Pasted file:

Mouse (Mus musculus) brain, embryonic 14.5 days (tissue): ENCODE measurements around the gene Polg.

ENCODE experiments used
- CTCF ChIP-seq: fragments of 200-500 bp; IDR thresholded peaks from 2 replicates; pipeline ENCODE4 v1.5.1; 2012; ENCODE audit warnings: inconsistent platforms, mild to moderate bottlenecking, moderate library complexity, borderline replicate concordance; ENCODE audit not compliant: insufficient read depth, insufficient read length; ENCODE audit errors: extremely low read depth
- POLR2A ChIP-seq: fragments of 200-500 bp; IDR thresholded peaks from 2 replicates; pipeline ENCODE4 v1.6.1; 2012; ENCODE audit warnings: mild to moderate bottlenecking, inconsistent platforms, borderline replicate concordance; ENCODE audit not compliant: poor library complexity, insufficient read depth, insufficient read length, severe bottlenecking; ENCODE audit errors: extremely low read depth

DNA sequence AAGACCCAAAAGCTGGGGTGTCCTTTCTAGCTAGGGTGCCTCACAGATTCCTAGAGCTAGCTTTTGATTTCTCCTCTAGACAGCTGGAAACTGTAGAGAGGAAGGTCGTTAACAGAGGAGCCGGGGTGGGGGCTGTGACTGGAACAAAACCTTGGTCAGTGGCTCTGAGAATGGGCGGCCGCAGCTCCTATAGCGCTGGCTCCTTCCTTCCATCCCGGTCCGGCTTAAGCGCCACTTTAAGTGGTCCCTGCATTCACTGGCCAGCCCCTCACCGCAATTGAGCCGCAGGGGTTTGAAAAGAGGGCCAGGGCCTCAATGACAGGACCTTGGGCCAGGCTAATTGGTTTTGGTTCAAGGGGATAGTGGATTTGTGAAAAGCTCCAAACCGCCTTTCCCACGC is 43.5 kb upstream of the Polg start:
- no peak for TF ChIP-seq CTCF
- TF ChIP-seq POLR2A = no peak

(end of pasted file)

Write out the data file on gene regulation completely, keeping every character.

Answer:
Mouse (Mus musculus) brain, embryonic 14.5 days (tissue): ENCODE measurements around the gene Polg.

ENCODE experiments used
- CTCF ChIP-seq: fragments of 200-500 bp; IDR thresholded peaks from 2 replicates; pipeline ENCODE4 v1.5.1; 2012; ENCODE audit warnings: inconsistent platforms, mild to moderate bottlenecking, moderate library complexity, borderline replicate concordance; ENCODE audit not compliant: insufficient read depth, insufficient read length; ENCODE audit errors: extremely low read depth
- POLR2A ChIP-seq: fragments of 200-500 bp; IDR thresholded peaks from 2 replicates; pipeline ENCODE4 v1.6.1; 2012; ENCODE audit warnings: mild to moderate bottlenecking, inconsistent platforms, borderline replicate concordance; ENCODE audit not compliant: poor library complexity, insufficient read depth, insufficient read length, severe bottlenecking; ENCODE audit errors: extremely low read depth

DNA sequence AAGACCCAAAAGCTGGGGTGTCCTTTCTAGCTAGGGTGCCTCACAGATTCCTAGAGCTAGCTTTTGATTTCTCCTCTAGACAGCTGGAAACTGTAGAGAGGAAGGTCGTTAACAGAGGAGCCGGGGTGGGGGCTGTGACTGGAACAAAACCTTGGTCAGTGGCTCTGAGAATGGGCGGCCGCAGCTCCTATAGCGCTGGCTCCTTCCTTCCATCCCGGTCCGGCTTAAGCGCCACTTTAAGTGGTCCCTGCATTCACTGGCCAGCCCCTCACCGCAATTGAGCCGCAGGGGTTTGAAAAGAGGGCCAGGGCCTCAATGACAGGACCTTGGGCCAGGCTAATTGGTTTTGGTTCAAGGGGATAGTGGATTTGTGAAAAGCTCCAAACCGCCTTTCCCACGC is 43.5 kb upstream of the Polg start:
- no peak for TF ChIP-seq CTCF
- TF ChIP-seq POLR2A = no peak